Design at Ignite

Four days spread over five.

Residential, deliciously so in the high pines of the Colorado Rockies.

Some themes that progress us from initial meeting into communion, and then release.

Some shape that we know will move from list to a stream and flow.

It’s journey.



It’s hard not to be attracted to a horizon, right. There is something inviting. Something that pulls not only eyesight, but an inner imagination beyond the edges. Horizons open many of us. Even, if just for a moment, to lift our sight, and again, our imagination, beyond that task list and those deadlines on the paper or screen in front of us.

I snapped the horizon in the picture above, just yesterday. I was flying from Denver in to Salt Lake City. This picture faces south and east, about fifteen minutes from landing in Salt Lake City. I love the clouds as layer. I love the sky underneath. I love the two ranges that bound a valley. Miles and miles.

In Denver, this weekend I worked with the Vestry of the Saint John’s Cathedral, Bishop, and two local clergy. My friend and colleague, Father Charles LaFond and I hosted this group of thirteen people, that was very much a day of looking at horizons. In this case, the horizon included growing and building upon a practice of discernment. This vestry is in some significant decision-making, which includes recommending a next dean of the cathedral, which will of course impact much of the future.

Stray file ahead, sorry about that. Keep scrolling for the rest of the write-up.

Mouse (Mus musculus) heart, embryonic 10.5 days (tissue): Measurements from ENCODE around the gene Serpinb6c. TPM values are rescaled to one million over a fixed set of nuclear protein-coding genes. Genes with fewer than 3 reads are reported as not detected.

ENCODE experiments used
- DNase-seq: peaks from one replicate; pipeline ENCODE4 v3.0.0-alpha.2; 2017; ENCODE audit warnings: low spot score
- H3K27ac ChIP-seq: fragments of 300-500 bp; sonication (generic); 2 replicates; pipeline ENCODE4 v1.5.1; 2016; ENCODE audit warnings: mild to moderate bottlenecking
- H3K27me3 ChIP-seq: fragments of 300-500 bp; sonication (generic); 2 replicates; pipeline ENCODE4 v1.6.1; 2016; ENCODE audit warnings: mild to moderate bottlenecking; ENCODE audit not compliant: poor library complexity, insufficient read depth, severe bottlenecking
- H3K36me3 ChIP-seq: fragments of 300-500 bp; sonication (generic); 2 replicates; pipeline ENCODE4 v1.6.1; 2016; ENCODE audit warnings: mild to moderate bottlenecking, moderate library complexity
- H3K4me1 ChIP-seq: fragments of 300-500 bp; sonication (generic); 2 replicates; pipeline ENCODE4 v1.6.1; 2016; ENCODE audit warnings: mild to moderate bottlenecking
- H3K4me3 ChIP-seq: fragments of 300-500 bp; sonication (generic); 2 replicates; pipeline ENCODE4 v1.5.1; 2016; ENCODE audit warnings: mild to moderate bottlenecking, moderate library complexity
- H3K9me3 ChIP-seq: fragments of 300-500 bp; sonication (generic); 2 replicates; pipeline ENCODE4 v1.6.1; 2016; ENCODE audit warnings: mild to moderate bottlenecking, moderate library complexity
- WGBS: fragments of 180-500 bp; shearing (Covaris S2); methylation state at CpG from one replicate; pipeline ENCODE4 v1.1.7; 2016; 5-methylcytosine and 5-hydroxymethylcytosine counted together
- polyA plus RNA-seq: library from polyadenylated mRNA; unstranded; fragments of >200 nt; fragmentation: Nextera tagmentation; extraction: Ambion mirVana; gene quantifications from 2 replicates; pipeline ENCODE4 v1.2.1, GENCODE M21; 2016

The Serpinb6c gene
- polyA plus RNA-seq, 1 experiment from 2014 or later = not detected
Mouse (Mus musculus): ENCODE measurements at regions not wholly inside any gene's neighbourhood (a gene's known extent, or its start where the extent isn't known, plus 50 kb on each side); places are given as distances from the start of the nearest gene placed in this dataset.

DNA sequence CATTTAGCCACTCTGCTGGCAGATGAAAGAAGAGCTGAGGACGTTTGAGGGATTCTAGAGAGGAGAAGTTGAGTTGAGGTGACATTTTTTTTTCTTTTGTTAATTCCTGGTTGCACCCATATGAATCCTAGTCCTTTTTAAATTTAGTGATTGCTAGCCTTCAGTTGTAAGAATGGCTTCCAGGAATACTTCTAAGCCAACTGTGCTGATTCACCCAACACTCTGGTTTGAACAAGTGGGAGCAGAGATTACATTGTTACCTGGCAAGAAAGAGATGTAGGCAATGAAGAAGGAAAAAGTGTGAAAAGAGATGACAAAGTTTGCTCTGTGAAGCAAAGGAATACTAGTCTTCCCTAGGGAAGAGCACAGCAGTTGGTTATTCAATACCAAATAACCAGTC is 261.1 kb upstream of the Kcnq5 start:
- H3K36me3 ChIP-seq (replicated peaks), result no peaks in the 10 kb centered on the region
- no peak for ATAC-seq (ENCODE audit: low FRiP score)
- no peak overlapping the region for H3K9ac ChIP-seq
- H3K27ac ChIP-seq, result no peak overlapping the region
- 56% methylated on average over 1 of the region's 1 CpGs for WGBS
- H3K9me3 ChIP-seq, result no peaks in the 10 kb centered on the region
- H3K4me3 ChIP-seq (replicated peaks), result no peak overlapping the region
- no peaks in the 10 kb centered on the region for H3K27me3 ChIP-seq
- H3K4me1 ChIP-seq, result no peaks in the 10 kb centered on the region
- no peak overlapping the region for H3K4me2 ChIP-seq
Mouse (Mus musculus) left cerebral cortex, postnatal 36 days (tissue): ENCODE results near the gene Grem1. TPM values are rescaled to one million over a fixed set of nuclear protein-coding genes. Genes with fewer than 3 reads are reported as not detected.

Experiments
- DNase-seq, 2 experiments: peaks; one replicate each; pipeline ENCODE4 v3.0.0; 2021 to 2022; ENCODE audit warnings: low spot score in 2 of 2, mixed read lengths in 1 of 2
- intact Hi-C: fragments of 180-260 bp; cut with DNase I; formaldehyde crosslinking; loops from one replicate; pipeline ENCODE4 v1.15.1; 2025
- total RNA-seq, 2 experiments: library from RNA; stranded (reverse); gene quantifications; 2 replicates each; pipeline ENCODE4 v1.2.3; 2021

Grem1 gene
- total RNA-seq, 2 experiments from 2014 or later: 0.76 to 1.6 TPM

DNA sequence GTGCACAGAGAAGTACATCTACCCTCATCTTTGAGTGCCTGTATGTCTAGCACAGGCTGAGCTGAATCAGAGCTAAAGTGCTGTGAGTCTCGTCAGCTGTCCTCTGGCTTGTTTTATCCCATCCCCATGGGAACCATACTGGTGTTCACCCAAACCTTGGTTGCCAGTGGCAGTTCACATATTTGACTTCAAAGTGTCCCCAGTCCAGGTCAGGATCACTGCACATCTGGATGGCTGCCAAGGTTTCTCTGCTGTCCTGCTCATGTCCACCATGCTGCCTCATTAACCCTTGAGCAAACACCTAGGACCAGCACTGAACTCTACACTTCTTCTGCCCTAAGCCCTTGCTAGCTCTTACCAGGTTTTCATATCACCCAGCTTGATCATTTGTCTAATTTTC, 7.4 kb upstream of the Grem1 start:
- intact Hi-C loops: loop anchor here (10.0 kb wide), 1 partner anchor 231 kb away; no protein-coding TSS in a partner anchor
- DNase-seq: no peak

“Discernment,” Charles reminds me and us, “is not just decision making. They are related, but not the same.” Discernment is more, right. And sometimes something that we need to reminded of both individually and collectively. Discernment, to me, digs deeper. It utilizes our good brains and good thinking. It welcomes our good hearts and honest feeling. It requires our good bellies, a knowing that reaches to deep places and is often only heard in a whisper.

Epistemology is a rather big word, isn’t it. I remember learning it in college and tripping over how to say it. I learned it as “ways of knowing.” It is the study of where knowing comes from. What I loved with the Denver group is there commitment to knowing from many layers, and, their welcoming of not just the task in front of them — “ready, go, let’s get to it” — but also, their willingness to look into the horizon. Up from the paper. Out through the window. Over to the mountains, and further to the next range. To see the awe, pause and stay with it, and then recognize that awe, in an among us, arising from being willing to engage with one another in the horizon that is just a bit of learning and few important questions together.

What a great day. It’s hard not to be attracted to that, too, right.

Emergence is the Game